Finally he stood and shook their hands, welcoming them officially and saying he looked forward to seeing them both the following day, 7am sharp! The girls thanked him before finding the exit and going to find Samuel as arranged earlier.It didn’t take long as he must have known how long it would take and he gestured to them all to follow him as he said they would do a walking tour of Arusha, for their benefit, first of all.

Marie was keen to have a look at the Masaai market and pestered Samuel to go there first. He smiled widely as was his way but took them there directly. It was fascinating and whilst wandering around she got her first chance to do a bit of haggling as the market traders sold lots of local products such as jewellery, bags, scarves and beaded goods.Impulsively she picked up a pair of earrings with a beautiful black stone that reminded her of Whitby jet.

She wondered if the gem originated from the cold dark larva of either of the volcanoes but no-one in the group knew for sure though the market traders smelling a sale, tried to convince them this was the case. In the end she bought them anyway, hoping the next time she was here she could perhaps try out a little Kiswahili and maybe discover more about their origins.

After that they were taken for their first proper Tanzanian meal. Samuel made them wash their hands under a tap outside the café before they stepped into the interior and looked around for a table.After finding one they sat and hungrily, checked out the menu, which included Kilimanjaro nachos, causing some amusement between the girls especially.Samuel recommended the chicken served with ugali, which he explained was a type of maize flour, and beans.

Whilst they waited for their meal to arrive Samuel gave them information on how to change their money and use the banks but the food wasn’t long in coming and they tucked in enthusiastically, eating everything with their fingers.

After an interesting morning they eventually arrived back at the House where they relaxed throughout the afternoon. By the time the evening meal was over and the living room was once again filled with electives, everyone clamoured round, wanting to know how it had gone at the hospital.

However Marie left early to get ready for bed. It had been such a wonderful day, yet exhaustion seemed to have descended on her without warning, leaving her feeling queasy and quite out of sorts.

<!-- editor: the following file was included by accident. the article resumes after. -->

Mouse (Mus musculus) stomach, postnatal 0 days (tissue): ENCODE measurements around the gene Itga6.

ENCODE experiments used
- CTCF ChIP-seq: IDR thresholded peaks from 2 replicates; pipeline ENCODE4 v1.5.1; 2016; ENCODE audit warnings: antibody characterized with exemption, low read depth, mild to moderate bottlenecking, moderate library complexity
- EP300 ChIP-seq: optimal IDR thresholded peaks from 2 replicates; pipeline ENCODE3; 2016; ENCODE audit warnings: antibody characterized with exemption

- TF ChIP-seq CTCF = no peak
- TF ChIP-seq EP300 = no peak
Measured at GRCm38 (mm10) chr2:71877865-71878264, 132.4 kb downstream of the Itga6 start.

“Are you okay Ocean?”

Joanna put her arm round Marie’s shoulder and the concern showed in her eyes.

“I’m fine really Joanna, just whacked. I think everything’s catching up with me.It’s probably the change of diet, climate, new routine … you know … though actually missy, you seem to be thriving on it!”

Joanna grinned widely and hugged her before turning back to the crowd.

Monday dawned and both she and Joanna were up early but Marie had had a fitful night’s sleep and walked around groggily, trying to get herself into some sort of order. She had thought sleep would revive her but this clearly didn’t seem to be the case.

She felt positively sick and though she expected to be apprehensive, she was mildly irritated that her stomach seemed to be so unsettled and her head felt like it would explode. What if she was coming down with something?Joanna tried to console her but she waved her away, embarrassed that she felt so nauseous.

Eventually she was ready and had even managed a little breakfast with Della’s prompting; hoping something in her stomach would settle her nerves a little. Della had hovered over her like a mother hen as she’d munched the toast, chewing slowly and carefully until it was swallowed.

The girls went out together to catch the daladala and Marie was relieved to have Joanna’s company to the hospital as it had spurred her on and throughout the journey they chatted excitedly. However, once they arrived Marie’s mood turned sombre again and she had to admit to Joanna that she still felt queasy.

“Joanna, I honestly don’t know what the matter is. Working in this hospital is all I’ve thought about for months now, and I can’t believe what I’m going to say next but do you think I can have a minute alone out here?I need to pull myself together and can do it better on my own.I’m so sorry really.I’m not usually this feeble!!”

“Of course I don’t mind Ocean. You worry too much you know. We’ve got a big day ahead of us and it really is unprecedented in our lives.Look I’ll go ahead and you catch me up once you’re ready.”

Joanna leant across and hugged her, patting her on the back affectionately and Marie though thankful, in turn knew her misery to be complete as she watched Joanna cross the road and walk unhesitatingly into the hospital. Her eyes filled with absurd tears and she brushed them away angrily with the back of her hand.

“What the hell is the matter with me? This is ridiculous!”

She couldn’t put into words what she was actually feeling. It was fear, yet she knew she wasn’t afraid.This day had been planned for so long and now here she hanging around outside the hospital on her own, feeling sick. Thinking about that, the nausea she’d had earlier returned more forcibly and for one awful moment she thought she was going to faint, as a hot flush surged upwards through her entire body, leaving her skin feeling cold and clammy.She shivered and clung tightly onto a rail at her side, closing her eyes and bending her head low, trying to take deep breaths and stem the dizziness.